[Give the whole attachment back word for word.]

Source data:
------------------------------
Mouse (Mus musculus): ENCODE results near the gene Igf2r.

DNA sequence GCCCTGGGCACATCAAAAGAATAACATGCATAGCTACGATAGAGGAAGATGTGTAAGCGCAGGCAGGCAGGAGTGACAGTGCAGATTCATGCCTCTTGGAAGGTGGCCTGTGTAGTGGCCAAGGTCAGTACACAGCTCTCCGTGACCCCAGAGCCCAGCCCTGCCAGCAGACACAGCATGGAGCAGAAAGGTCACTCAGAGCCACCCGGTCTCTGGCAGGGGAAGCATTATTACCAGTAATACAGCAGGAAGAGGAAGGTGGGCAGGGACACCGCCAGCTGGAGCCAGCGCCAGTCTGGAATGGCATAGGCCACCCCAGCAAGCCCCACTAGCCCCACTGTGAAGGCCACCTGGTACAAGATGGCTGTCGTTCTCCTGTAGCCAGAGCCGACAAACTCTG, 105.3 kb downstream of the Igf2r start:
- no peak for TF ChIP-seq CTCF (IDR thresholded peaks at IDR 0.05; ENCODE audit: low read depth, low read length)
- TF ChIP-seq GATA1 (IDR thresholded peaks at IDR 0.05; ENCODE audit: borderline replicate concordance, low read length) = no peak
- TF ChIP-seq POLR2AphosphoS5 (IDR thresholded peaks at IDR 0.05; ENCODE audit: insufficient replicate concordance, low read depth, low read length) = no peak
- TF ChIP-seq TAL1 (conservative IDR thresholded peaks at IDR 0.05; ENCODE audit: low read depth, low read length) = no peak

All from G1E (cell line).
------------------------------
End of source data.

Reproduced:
Mouse (Mus musculus): ENCODE results near the gene Igf2r.

DNA sequence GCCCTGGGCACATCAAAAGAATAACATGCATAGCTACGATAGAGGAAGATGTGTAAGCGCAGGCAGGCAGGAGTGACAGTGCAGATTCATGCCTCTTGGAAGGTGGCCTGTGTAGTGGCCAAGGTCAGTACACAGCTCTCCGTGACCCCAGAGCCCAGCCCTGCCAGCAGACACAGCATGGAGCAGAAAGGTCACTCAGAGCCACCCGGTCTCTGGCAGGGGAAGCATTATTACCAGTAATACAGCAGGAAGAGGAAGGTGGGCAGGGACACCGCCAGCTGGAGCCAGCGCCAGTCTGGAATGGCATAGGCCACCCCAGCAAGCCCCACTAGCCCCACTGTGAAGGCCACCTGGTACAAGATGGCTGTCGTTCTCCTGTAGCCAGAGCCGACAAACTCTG, 105.3 kb downstream of the Igf2r start:
- no peak for TF ChIP-seq CTCF (IDR thresholded peaks at IDR 0.05; ENCODE audit: low read depth, low read length)
- TF ChIP-seq GATA1 (IDR thresholded peaks at IDR 0.05; ENCODE audit: borderline replicate concordance, low read length) = no peak
- TF ChIP-seq POLR2AphosphoS5 (IDR thresholded peaks at IDR 0.05; ENCODE audit: insufficient replicate concordance, low read depth, low read length) = no peak
- TF ChIP-seq TAL1 (conservative IDR thresholded peaks at IDR 0.05; ENCODE audit: low read depth, low read length) = no peak

All from G1E (cell line).